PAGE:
After two and a half days spent in the province of Moxico, this morning we flew back to Luanda.
From the airport we directly went to a school in Viana, a very extended suburban area of the city where thousands of people live in barracks.
The road to get there really made an impression on us: from a wide and chaotic lane full of traffic, we suddenly turned into a thick and long muddy street full of holes and dunes. What surprised us the most was to see, in the middle of a capital city, the same things that we saw outside Luena in the poor rural areas—but amplified.
From the windows of our vehicle, we saw an absolute poverty: mountains of garbage, abandoned cars, crumbling shops and barracks, countless children playing, working and walking alone on the street.
In the middle of all of this there was the school that, in the recent past, followed the UNICEF programme. Now it is slowly walking on its own legs. Despite the common issues of Angolan schools (lack of teachers, infrastructures and resources), we could clearly witness the benefits of the programme in terms of teacher training, awareness about children’s rights and sanitation.
We spent some amazing hours with the kids telling them about Italy and playing a Portuguese version of our Italian game “Un, due, tre… Stella!” On our way back, we couldn’t stop thinking about the fact that the basics are still missing in all the schools we visited during these days.
We kept wondering how these gaps can be filled and how these needs can be met and, in the afternoon, we had the chance to meet somebody to discuss about it with. This person was Joao Cafuquena, National Director of General Education, who gave us the chance to ask questions about the education projects and strategies of the government in the country.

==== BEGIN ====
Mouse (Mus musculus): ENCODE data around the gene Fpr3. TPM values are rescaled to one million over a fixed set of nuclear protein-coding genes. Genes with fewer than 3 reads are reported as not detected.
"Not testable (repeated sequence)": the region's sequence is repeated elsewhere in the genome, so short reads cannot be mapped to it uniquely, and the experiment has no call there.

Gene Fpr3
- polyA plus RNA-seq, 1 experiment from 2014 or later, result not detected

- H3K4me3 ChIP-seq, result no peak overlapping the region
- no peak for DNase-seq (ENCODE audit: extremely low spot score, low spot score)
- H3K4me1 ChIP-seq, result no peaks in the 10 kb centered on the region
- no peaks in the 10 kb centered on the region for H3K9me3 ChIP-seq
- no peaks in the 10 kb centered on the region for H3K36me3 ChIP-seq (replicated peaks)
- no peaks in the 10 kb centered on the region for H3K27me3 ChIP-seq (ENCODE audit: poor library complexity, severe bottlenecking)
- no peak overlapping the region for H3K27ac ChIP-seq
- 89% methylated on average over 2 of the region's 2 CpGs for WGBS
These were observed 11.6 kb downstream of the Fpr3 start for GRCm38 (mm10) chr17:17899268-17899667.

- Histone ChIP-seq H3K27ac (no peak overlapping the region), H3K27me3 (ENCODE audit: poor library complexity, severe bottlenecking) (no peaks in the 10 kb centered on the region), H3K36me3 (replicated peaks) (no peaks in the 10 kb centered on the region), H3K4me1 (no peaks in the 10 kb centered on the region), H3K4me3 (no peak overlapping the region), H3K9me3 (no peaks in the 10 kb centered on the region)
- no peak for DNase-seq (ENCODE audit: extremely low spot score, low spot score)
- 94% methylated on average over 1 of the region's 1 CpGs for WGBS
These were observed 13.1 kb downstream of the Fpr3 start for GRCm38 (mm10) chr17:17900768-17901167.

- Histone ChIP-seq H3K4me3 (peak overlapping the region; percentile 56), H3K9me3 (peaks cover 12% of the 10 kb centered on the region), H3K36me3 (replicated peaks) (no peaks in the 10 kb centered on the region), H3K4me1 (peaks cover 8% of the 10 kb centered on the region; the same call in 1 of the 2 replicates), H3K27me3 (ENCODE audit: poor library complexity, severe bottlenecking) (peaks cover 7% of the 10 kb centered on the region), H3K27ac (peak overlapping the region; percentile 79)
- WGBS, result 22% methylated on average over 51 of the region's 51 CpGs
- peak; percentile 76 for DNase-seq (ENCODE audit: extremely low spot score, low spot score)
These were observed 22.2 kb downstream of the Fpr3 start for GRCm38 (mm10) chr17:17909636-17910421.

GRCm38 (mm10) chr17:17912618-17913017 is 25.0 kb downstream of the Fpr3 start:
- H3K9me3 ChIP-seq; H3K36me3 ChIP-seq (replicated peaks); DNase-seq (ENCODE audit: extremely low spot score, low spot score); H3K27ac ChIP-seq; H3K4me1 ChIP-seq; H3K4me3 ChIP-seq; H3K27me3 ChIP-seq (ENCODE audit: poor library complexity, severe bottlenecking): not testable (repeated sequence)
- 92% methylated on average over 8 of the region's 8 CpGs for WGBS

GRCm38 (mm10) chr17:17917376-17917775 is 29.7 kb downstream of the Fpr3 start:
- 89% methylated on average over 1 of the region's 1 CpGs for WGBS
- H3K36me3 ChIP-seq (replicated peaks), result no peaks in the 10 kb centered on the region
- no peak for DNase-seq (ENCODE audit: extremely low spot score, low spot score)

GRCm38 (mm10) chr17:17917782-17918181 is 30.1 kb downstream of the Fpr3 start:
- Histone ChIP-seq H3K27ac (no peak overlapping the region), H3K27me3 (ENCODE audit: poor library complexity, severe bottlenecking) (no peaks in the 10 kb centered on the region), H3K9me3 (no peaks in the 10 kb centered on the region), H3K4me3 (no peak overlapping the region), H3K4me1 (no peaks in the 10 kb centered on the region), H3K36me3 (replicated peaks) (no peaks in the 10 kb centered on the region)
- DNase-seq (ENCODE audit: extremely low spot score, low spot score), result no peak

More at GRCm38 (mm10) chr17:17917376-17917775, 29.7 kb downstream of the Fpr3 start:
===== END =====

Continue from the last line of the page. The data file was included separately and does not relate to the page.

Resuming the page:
He gave us a general introduction about the goals they have, answering our questions about the school development strategy in all the provinces of Angola, a plan to increase the low budget currently allocated for education and all the issues we met in our visits.
Then he told us about a country which is on its knees due to the decreasing value of oil exportation. This crisis ran over most of the sectors, and made the allocation for education decrease to 7.7% (the previous goal was around 12%). This had significant consequences, not only on infrastructures and basic resources, but also on the number of teachers who could be hired, compromising the chance to reach every child in Angola.
Out of that big room it’s become even clearer how important the roles of the IKEA Foundation, UNICEF and the government are. The IKEA Foundation provides funding support and spreads stories all over the world, UNICEF stimulates change with concrete projects, and the government is the main actor. It is even more important for all of them to work as a team that aims to lead the future of this country.